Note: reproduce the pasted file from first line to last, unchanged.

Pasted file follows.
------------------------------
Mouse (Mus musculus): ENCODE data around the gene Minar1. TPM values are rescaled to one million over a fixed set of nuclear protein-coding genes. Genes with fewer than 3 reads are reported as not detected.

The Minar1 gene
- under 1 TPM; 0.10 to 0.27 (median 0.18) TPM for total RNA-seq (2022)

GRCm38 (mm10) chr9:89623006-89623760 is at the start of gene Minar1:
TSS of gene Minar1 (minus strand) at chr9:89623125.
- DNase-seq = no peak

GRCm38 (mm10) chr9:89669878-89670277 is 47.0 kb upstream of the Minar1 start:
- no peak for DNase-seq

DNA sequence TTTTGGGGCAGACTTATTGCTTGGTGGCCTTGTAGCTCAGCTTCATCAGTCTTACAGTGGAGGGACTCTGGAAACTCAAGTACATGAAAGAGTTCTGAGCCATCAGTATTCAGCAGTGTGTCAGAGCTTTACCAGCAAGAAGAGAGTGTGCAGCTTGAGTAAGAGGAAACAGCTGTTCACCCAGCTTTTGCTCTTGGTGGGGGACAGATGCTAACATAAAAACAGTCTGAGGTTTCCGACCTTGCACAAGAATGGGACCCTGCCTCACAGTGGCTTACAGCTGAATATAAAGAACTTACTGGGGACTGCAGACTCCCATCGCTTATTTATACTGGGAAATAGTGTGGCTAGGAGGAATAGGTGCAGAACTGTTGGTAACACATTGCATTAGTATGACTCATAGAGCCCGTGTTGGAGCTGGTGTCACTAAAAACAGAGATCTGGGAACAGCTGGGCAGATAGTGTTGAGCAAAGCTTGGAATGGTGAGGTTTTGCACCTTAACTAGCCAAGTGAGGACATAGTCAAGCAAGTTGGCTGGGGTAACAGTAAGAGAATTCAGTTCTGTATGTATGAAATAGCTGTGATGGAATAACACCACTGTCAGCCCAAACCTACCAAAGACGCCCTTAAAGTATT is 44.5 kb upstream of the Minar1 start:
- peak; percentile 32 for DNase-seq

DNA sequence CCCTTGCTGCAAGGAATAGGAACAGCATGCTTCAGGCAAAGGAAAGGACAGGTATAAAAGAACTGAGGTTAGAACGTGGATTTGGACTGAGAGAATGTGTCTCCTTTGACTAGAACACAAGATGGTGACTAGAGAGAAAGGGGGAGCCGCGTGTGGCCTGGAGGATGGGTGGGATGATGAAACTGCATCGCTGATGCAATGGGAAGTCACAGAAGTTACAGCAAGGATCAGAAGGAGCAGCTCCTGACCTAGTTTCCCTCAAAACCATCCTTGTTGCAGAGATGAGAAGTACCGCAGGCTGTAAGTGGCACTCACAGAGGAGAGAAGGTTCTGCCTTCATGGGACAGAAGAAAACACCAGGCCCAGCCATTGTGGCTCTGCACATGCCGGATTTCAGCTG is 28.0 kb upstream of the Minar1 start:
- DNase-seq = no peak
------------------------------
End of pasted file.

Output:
Mouse (Mus musculus): ENCODE data around the gene Minar1. TPM values are rescaled to one million over a fixed set of nuclear protein-coding genes. Genes with fewer than 3 reads are reported as not detected.

The Minar1 gene
- under 1 TPM; 0.10 to 0.27 (median 0.18) TPM for total RNA-seq (2022)

GRCm38 (mm10) chr9:89623006-89623760 is at the start of gene Minar1:
TSS of gene Minar1 (minus strand) at chr9:89623125.
- DNase-seq = no peak

GRCm38 (mm10) chr9:89669878-89670277 is 47.0 kb upstream of the Minar1 start:
- no peak for DNase-seq

DNA sequence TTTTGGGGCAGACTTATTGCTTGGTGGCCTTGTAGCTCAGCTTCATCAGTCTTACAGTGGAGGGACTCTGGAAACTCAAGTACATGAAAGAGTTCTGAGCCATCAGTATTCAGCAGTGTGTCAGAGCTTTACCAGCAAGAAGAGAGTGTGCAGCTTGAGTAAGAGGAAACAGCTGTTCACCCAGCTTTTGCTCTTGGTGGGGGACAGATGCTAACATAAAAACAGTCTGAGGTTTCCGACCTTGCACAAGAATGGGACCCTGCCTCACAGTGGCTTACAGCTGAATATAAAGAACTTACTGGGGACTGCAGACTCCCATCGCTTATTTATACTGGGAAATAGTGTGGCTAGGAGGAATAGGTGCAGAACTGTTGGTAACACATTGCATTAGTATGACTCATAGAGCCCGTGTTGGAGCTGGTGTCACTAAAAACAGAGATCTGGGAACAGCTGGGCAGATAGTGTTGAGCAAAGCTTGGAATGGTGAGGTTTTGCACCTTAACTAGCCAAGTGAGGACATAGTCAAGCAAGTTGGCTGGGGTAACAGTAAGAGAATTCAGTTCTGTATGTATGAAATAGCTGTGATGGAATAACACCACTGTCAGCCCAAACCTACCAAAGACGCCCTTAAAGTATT is 44.5 kb upstream of the Minar1 start:
- peak; percentile 32 for DNase-seq

DNA sequence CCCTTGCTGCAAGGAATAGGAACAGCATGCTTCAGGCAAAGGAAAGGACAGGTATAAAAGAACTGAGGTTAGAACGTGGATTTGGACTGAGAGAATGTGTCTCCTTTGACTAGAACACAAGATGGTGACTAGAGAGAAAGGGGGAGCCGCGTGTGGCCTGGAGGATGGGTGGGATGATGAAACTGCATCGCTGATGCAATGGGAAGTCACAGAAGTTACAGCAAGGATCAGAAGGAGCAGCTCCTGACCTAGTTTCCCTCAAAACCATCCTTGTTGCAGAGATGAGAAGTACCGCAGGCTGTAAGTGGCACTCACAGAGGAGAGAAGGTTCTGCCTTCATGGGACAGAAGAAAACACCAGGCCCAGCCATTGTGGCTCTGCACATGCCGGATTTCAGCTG is 28.0 kb upstream of the Minar1 start:
- DNase-seq = no peak